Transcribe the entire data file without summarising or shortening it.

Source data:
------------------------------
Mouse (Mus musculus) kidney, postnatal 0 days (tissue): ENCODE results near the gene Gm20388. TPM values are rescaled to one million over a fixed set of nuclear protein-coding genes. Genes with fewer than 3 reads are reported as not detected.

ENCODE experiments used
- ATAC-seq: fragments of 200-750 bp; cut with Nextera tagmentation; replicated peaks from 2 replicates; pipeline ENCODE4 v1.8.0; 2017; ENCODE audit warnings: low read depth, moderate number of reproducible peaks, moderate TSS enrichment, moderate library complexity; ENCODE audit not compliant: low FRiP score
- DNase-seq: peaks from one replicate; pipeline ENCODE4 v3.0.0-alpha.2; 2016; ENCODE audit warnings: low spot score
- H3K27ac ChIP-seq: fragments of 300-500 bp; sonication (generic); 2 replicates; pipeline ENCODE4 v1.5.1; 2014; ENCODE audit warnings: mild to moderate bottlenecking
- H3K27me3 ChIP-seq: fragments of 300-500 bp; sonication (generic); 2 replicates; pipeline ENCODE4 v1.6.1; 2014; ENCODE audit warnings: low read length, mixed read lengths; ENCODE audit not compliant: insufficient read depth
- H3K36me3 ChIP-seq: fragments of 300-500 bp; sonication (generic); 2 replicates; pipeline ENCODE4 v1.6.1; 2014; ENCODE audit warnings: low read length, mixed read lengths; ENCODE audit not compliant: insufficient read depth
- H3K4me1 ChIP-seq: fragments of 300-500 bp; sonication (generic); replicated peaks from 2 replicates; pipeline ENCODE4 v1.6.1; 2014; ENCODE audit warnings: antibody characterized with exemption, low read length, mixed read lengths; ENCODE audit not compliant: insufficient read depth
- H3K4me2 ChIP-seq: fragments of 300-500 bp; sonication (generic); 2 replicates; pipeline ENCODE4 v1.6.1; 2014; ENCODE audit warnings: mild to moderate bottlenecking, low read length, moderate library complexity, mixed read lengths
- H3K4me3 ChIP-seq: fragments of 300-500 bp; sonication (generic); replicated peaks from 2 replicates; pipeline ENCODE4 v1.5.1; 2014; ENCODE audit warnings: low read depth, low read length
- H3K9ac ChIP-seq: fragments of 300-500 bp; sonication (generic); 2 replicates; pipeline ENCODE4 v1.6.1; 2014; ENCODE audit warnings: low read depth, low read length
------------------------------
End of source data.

Mouse (Mus musculus) kidney, postnatal 0 days (tissue): ENCODE results near the gene Gm20388. TPM values are rescaled to one million over a fixed set of nuclear protein-coding genes. Genes with fewer than 3 reads are reported as not detected.

ENCODE experiments used
- ATAC-seq: fragments of 200-750 bp; cut with Nextera tagmentation; replicated peaks from 2 replicates; pipeline ENCODE4 v1.8.0; 2017; ENCODE audit warnings: low read depth, moderate number of reproducible peaks, moderate TSS enrichment, moderate library complexity; ENCODE audit not compliant: low FRiP score
- DNase-seq: peaks from one replicate; pipeline ENCODE4 v3.0.0-alpha.2; 2016; ENCODE audit warnings: low spot score
- H3K27ac ChIP-seq: fragments of 300-500 bp; sonication (generic); 2 replicates; pipeline ENCODE4 v1.5.1; 2014; ENCODE audit warnings: mild to moderate bottlenecking
- H3K27me3 ChIP-seq: fragments of 300-500 bp; sonication (generic); 2 replicates; pipeline ENCODE4 v1.6.1; 2014; ENCODE audit warnings: low read length, mixed read lengths; ENCODE audit not compliant: insufficient read depth
- H3K36me3 ChIP-seq: fragments of 300-500 bp; sonication (generic); 2 replicates; pipeline ENCODE4 v1.6.1; 2014; ENCODE audit warnings: low read length, mixed read lengths; ENCODE audit not compliant: insufficient read depth
- H3K4me1 ChIP-seq: fragments of 300-500 bp; sonication (generic); replicated peaks from 2 replicates; pipeline ENCODE4 v1.6.1; 2014; ENCODE audit warnings: antibody characterized with exemption, low read length, mixed read lengths; ENCODE audit not compliant: insufficient read depth
- H3K4me2 ChIP-seq: fragments of 300-500 bp; sonication (generic); 2 replicates; pipeline ENCODE4 v1.6.1; 2014; ENCODE audit warnings: mild to moderate bottlenecking, low read length, moderate library complexity, mixed read lengths
- H3K4me3 ChIP-seq: fragments of 300-500 bp; sonication (generic); replicated peaks from 2 replicates; pipeline ENCODE4 v1.5.1; 2014; ENCODE audit warnings: low read depth, low read length
- H3K9ac ChIP-seq: fragments of 300-500 bp; sonication (generic); 2 replicates; pipeline ENCODE4 v1.6.1; 2014; ENCODE audit warnings: low read depth, low read length